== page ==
What a painful juxtaposition!  I decided I would listen to Brett’s point of view and try to understand where he was coming from and why he was so worried.

I pondered on this for the remainder of my walk, side by side with my husband on the way to Santiago and concluded that two more lessons I learned on this Camino were that:

  1. It was good and important that Brett and I talked about these things, especially as Brett has a passion for politics and loves to engage people to take action at political levels to fulfil our civic duties, instead of my usual response, which was to avoid or deflect these political discussions;
  2. We could take back the ‘essence of the Camino spirit’ back with us, wherever we went to try to live out the ‘ecosystem of hope’ we could tell people about the Camino and its transformative power, not only on an individual level but on a wider level, that brings people together from all different backgrounds, countries, cultures, faiths and no faith, and, in part this is what I have been trying to do in this blog.

Caminos converge.

Meanwhile, on another Camino route, the Camino Frances, my good Uni friend Alan, who I have known for nearly 30 years, also walked the remaining kilometres of his journey to Santiago. Alan had graciously put up with my foibles when he kindly accompanied me on the first half of my Camino Frances in 2015 and therefore completed his first half of his Camino then.

Sadly, Alan’s mother had passed away in the intervening months and so he decided to walk the second half of his Camino this year to honour and remember his wonderful mum, not only for himself but also on behalf of his siblings – a great act of courage, dedication, love and compassion. We hoped to meet each other in Santiago, share in our celebrations and I was looking forward to introducing him to Brett. I wondered whether Alan had reached Monte Gozo yet, the last hill climb before entering the city.

On the Camino Portugues, Brett and I strolled onwards, through the countryside to the new suburb of Milladoiro. I stopped to enter the small chapel called Capela de Maria Magdalena on the right-hand side of the route.

 

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Capela de Maria Magdalena, Milladoiro

This was a peaceful and moving oasis in the midst of busy urbanisation. I said a few prayers for my parents, no longer on this earthly plane and my auntie and a surge of emotion welled up inside my heart. I felt the tears fall onto my cheeks. We are all connected across time and space.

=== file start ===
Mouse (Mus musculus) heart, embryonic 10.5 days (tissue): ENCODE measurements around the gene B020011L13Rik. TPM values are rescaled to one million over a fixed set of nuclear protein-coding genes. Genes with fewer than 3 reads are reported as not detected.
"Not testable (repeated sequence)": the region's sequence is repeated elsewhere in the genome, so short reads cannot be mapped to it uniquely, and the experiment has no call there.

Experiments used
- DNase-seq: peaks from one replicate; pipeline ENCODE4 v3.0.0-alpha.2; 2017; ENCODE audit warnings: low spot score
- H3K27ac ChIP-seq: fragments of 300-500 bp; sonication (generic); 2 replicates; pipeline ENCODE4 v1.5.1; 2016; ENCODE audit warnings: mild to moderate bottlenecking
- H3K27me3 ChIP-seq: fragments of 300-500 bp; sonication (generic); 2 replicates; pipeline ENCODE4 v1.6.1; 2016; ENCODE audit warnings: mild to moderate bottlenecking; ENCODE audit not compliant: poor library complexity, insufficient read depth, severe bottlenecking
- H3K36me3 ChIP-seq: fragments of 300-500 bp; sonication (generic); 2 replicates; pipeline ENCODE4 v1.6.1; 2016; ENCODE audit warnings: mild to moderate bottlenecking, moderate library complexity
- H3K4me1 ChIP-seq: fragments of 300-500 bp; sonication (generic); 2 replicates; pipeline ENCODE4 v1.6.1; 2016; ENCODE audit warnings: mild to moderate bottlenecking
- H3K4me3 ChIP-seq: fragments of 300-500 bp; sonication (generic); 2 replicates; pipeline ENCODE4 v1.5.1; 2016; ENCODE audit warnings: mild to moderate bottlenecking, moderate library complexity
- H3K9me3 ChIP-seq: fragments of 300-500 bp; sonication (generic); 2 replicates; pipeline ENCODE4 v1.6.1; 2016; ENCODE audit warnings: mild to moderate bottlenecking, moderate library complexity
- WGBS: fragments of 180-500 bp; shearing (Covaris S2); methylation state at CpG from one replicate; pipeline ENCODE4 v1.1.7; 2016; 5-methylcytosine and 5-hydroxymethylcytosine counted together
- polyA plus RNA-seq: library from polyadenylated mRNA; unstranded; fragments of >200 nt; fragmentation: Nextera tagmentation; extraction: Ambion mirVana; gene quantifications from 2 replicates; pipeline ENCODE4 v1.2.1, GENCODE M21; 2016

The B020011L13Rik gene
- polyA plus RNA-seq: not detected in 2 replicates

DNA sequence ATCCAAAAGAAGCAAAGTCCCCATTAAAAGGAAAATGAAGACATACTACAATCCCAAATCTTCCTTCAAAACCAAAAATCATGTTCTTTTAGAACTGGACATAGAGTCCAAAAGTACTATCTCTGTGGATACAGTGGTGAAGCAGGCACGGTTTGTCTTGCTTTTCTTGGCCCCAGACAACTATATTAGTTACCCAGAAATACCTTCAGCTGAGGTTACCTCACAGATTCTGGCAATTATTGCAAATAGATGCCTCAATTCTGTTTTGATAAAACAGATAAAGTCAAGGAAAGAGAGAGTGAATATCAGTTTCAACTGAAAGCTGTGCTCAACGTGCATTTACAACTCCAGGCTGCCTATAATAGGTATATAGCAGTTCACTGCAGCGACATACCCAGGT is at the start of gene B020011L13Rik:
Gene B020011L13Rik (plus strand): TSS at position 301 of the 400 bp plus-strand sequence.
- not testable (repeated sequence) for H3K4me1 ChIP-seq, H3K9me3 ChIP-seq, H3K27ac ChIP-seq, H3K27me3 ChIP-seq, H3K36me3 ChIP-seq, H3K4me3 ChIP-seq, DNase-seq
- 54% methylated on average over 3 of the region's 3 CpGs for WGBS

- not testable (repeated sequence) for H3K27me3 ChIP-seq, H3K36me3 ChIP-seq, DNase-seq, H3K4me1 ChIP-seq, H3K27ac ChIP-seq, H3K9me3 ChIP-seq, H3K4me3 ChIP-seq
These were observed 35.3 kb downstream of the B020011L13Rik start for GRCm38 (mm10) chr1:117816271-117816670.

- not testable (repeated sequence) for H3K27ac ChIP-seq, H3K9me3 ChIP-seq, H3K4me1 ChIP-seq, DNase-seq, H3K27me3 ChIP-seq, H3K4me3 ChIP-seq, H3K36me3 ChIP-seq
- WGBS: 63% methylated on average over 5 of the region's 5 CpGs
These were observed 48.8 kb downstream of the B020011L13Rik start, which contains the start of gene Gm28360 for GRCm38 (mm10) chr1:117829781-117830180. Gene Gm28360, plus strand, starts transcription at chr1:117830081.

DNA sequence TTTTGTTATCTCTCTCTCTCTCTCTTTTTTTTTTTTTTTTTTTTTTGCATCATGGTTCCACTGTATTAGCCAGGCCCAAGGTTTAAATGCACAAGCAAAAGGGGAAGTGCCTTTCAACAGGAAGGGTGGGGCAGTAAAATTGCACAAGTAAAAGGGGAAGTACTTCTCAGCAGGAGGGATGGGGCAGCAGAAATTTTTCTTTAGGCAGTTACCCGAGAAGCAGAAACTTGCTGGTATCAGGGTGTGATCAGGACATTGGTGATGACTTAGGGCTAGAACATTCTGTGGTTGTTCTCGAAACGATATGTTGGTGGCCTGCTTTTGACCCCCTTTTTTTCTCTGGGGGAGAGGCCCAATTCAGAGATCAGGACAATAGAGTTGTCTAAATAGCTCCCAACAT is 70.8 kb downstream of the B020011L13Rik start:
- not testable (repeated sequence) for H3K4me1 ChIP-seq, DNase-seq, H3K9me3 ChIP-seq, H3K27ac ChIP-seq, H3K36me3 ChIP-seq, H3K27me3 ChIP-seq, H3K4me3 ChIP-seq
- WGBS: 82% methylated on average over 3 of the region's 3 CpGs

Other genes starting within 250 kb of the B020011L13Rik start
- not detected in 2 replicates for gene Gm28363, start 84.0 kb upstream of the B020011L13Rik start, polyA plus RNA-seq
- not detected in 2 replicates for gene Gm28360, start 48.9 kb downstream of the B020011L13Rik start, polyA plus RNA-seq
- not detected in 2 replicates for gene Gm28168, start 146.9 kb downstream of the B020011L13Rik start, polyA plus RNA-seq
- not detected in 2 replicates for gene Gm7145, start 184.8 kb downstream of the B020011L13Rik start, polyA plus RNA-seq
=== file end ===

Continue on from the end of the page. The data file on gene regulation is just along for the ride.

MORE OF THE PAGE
We did not walk up Monte Gozo as the Camino routes had not yet joined. Instead, our last climb before descending into Santiago was up Agro dos Monteiros at 260m, which was fairly easy and we were rewarded with a view of Santiago below us and the familiar spires of the Cathedral. Not far to go now!

Wow, how quickly our journey seemed to have passed by in the last 30 days or so and yet the experience for me has been full of joy, physical pain in parts and sheer wonderment at the beauty of nature, the heart of the pilgrims or hospitaleros we met en route as well as my loving husband, who encouraged me every step of the way. Indeed, I had lived every moment!

We descended the hill and picked up speed, determined to arrive at the Cathedral in time for the pilgrim mass at noon. A narrow, burbling brook accompanied us on the trail, the last remnant of being immersed in nature in all her glory before we turned off and headed into the urban jungle.

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Gosh, it was a long schlepp into the old part of the city and, like on my first Camino journey, time slowed right down and my weary feet dragged along. I caught the familiar tears, now and again stinging my cheeks as the sheer emotion of reaching our destination overcame me.

Ultreia! We walked through the cobbled streets, with a sense of urgency now, down the Rua Franco and into Rua Fonseca into the Praza Praterias in front of the majestic Cathedral, which towered above us. Fatigued and joyful at the same time, we climbed the steps to the south door, where traditionally pilgrims from Portugal entered the Cathedral.

Before we got there, two friendly Spanish journalists from ABC Galicia intercepted us and politely asked if they could interview us about our journey as they were writing an article about El Camino de Santiago for the jubilee year. We agreed and answered their questions.